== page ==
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E-commerce – the legal considerations

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E-commerce – the legal considerations

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There are lots of legal considerations and I've tried to include some

of the main ones. Although e-commerce can mean a lot of things, here

I've related it to actually selling items on a website (although a lot

of the legal considerations would need to be considered even if you

were not selling on the web.

Data protection considerations

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The Data Protection Act lays down lots of rules that must be adhered

to. If this is a website for a company that is already trading and

keeps customer data then they should already be registered with the

Information Commissioner but you may need to review what's been

registered. The main points you need to consider is that for any data

you collect on the site you must:

· Deal fairly with the info

· Tell the customer what data you collect

· Tell them what you are going to do with it

· Keep it safe and secure

This should be set out in the website's terms and conditions (and you

should link to it at the main point where you collect the data)

Website terms and conditions

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The site must have comprehensive terms and conditions and you will

need to link to these wherever applicable (eg if you are selling there

should be a check box that the consumer ticks to say "I have read the

terms and conditions etc etc". Things the terms and conditions should

contain include:

· Data protection act considerations (as explained above)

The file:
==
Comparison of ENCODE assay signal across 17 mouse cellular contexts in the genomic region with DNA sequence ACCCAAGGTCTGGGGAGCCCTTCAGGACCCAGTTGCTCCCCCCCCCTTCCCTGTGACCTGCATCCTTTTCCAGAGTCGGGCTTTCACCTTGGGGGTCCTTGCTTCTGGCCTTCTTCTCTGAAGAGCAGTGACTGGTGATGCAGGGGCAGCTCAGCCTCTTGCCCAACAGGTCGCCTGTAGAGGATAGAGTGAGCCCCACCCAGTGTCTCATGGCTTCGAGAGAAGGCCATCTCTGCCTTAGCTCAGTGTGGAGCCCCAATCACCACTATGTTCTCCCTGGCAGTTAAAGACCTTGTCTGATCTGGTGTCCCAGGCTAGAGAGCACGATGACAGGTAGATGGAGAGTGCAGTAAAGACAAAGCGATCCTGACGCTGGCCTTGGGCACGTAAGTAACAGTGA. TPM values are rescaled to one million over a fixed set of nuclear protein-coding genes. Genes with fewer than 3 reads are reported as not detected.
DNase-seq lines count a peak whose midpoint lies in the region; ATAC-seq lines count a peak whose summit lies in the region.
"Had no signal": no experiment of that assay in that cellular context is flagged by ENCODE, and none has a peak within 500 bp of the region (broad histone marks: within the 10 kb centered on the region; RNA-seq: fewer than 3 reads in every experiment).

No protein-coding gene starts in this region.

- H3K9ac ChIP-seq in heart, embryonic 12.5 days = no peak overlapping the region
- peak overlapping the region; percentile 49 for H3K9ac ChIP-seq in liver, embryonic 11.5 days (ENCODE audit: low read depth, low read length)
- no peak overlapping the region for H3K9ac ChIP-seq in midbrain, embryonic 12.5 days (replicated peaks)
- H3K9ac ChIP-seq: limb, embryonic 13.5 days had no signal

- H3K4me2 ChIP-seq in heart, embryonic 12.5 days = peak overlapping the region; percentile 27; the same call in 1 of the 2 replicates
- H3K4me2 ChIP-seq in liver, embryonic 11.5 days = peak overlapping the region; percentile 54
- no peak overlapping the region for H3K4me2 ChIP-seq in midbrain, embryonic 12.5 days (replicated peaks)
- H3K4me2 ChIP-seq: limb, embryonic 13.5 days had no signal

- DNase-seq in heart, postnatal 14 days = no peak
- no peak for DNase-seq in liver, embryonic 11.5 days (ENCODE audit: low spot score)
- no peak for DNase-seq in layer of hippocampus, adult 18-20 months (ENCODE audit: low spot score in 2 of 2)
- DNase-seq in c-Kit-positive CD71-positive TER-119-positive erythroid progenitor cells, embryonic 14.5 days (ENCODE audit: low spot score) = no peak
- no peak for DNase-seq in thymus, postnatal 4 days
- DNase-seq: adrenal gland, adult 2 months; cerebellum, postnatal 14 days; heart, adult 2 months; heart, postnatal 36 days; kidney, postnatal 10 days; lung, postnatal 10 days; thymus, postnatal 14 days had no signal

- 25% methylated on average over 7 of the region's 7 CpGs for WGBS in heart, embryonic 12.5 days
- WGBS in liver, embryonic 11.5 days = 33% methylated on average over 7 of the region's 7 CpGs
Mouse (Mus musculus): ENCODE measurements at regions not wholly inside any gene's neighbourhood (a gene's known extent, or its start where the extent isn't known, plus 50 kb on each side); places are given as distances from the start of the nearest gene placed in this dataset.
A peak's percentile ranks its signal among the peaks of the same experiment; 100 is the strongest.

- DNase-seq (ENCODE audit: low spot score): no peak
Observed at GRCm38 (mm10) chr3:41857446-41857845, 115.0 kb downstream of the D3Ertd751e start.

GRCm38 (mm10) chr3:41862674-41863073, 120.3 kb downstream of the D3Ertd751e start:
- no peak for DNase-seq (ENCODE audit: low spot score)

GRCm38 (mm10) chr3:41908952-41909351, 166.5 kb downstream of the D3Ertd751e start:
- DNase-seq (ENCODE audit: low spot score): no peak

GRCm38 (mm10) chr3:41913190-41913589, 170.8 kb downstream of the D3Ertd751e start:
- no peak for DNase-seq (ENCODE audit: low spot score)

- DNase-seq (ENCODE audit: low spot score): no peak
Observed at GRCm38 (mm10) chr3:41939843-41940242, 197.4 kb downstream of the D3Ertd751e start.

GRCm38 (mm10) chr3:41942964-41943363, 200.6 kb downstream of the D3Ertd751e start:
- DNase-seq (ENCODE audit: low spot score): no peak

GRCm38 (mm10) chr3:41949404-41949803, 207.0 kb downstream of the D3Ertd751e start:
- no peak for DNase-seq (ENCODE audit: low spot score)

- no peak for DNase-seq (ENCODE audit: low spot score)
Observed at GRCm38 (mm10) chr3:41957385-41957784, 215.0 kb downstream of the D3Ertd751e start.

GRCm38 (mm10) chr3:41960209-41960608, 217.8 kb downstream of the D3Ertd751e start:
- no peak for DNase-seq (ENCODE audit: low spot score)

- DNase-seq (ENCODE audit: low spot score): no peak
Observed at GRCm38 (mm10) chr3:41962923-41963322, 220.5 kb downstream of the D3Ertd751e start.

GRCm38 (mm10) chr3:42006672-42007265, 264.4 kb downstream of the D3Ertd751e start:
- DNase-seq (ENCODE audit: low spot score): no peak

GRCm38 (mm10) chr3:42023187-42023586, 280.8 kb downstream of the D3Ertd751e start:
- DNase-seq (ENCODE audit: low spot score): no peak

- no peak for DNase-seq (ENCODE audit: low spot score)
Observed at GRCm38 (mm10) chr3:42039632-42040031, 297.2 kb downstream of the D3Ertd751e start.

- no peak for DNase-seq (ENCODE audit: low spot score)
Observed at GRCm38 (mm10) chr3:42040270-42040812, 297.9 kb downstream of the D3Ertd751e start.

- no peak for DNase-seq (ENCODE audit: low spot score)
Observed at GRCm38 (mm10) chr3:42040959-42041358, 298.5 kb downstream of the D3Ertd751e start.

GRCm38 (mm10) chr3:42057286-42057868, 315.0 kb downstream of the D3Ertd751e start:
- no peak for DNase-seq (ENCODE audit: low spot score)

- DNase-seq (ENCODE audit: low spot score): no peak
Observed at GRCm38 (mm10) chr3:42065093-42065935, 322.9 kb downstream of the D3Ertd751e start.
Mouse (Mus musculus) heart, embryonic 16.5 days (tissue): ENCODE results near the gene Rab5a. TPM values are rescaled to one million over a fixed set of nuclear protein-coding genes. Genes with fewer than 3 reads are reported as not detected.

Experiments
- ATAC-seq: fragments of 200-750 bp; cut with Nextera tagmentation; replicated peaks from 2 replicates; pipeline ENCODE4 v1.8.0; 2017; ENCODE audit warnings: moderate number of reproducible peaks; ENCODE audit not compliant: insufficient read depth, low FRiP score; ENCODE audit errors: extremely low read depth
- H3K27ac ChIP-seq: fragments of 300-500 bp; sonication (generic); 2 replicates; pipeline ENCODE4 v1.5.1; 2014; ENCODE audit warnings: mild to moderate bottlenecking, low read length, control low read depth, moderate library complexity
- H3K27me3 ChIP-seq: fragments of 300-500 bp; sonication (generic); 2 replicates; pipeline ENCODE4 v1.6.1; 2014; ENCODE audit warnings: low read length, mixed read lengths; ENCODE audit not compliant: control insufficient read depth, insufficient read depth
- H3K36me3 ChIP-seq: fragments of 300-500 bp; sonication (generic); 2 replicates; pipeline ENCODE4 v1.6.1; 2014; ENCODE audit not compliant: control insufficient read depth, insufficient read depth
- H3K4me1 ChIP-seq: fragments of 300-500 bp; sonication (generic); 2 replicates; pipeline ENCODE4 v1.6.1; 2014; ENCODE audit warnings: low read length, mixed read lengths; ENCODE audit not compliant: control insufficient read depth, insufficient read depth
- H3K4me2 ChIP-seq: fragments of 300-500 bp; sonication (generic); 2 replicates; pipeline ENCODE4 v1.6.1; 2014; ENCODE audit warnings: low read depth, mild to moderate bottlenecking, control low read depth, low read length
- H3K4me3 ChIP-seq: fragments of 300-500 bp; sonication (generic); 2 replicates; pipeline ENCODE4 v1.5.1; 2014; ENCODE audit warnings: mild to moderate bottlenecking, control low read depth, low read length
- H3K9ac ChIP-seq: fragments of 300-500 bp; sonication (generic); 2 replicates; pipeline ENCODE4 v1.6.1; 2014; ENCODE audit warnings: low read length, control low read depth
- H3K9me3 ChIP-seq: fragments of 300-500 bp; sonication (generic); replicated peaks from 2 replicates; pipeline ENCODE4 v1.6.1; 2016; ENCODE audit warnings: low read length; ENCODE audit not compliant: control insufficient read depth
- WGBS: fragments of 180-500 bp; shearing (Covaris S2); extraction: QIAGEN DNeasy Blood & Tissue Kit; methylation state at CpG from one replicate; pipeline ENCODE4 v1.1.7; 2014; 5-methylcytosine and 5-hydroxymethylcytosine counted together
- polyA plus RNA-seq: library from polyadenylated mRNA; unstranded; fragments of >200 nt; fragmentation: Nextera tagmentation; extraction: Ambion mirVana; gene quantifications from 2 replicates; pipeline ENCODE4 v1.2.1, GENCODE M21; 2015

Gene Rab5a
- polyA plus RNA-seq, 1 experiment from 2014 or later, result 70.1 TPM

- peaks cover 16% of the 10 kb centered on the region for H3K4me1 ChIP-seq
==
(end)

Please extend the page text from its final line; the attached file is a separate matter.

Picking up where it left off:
· Terms and conditions of use including copyright notice, general

disclaimer, liabilities (or non-liabilities – especially in terms of

credit card fraud)

· Full name, address, email etc of the trader, VAT number, Company

number, member of trade organisation (if you are selling)

· A clear privacy policy explaining what you do with information

collected on the site. This privacy policy must also set out if you

use cookies on the site and what you use them for. This is all topical

at the moment with the Privacy and Electronic Communications Regs 2003

· A clear "conditions of sale" which includes details of when the

contract is actually formed (ie the order represents the offer and the

email back confirming dispatch represents the acceptance) - avoid any

mistakes like the Argos TV for £3.99

· Clear returns policy

...

... middle of paper ...

... encouraging more internet

sales. At the same time, credit card companies are including "credit

card fraud" insurance, again reassuring consumers

Mobile connectivity

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Handheld PDA, WAP services and wireless hotspots are all making web

access easier

Intelligent sites and targeted marketing

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Sites are becoming more technologically advanced allowing companies to

target customers with specific products depending on their recorded

preferences or previous buying habits. One of the best examples of

this is Amazon who instantly provide other book recommendations based

on your purchase or on the purchases of other customers who bought the

same book.

Similar data collection also allows companies to do targeted email

campaigns ensuring the right product is marketed to the right person

(well that's the intention anyway!!)

This practice is being taken one step further with Googles planned

g-mail which will automatically scan the content of a users personal

emails and then deliver further targeted mails based on their content

(but which is subject to a lot of criticism at the moment about

privacy rights)
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